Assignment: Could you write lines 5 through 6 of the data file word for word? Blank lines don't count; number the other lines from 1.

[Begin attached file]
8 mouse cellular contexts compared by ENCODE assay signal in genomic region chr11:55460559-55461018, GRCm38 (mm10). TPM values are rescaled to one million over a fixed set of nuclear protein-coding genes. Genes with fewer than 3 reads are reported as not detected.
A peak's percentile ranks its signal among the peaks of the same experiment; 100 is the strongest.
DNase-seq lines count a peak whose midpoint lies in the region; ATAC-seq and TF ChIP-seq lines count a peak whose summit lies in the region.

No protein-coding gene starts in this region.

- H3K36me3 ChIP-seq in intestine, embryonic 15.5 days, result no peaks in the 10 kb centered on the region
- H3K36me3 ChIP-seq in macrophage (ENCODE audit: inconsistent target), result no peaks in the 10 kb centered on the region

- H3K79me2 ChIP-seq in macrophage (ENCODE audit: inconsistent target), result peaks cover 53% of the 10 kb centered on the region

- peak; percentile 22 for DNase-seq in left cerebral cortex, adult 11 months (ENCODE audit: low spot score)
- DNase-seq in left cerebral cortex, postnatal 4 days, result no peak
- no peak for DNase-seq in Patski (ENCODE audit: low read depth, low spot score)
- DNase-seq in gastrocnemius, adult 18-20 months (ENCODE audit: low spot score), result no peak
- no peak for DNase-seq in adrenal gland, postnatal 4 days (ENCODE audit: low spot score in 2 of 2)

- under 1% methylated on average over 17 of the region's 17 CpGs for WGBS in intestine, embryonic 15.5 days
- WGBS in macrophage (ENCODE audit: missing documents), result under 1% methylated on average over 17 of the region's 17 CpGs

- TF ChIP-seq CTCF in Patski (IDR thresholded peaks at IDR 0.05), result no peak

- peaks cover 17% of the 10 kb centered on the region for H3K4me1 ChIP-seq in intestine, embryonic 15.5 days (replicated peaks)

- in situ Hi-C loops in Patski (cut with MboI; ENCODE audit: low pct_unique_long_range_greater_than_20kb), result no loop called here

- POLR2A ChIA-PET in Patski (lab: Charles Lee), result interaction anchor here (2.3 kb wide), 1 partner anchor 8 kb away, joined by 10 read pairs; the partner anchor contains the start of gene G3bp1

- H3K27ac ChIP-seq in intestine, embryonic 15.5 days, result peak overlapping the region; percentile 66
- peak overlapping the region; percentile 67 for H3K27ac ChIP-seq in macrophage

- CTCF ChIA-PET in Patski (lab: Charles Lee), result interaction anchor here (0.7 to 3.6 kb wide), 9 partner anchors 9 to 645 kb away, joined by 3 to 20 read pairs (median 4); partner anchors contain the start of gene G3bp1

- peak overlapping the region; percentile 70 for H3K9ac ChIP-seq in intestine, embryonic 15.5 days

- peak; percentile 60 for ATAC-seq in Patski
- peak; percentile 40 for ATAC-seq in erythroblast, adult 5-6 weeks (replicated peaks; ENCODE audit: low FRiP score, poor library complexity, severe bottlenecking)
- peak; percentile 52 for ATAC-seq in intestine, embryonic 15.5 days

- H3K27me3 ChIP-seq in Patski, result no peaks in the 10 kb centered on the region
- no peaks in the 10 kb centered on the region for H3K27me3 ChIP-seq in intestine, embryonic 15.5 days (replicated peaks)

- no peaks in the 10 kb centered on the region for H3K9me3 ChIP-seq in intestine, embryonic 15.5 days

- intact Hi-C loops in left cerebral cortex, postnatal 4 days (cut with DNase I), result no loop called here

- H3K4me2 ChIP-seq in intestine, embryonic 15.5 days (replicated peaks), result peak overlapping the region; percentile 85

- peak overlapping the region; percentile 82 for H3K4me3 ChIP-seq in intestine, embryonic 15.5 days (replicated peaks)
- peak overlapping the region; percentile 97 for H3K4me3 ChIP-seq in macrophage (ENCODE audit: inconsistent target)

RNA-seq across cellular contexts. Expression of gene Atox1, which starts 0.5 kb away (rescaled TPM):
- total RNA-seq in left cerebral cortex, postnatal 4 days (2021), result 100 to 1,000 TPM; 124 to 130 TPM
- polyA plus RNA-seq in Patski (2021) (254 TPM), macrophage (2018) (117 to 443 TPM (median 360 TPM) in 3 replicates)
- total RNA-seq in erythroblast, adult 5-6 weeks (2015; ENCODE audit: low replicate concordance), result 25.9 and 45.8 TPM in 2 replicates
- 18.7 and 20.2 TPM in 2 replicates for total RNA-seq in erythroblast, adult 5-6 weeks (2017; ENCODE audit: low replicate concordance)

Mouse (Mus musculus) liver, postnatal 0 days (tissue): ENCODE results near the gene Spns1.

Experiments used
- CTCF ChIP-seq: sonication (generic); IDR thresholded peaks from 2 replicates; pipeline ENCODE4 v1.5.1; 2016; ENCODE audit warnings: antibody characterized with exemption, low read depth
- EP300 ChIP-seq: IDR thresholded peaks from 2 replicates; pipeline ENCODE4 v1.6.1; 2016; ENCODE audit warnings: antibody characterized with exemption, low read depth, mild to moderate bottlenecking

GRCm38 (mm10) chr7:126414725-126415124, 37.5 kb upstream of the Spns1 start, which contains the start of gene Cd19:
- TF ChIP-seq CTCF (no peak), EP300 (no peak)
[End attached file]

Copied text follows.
- H3K36me3 ChIP-seq in intestine, embryonic 15.5 days, result no peaks in the 10 kb centered on the region
- H3K36me3 ChIP-seq in macrophage (ENCODE audit: inconsistent target), result no peaks in the 10 kb centered on the region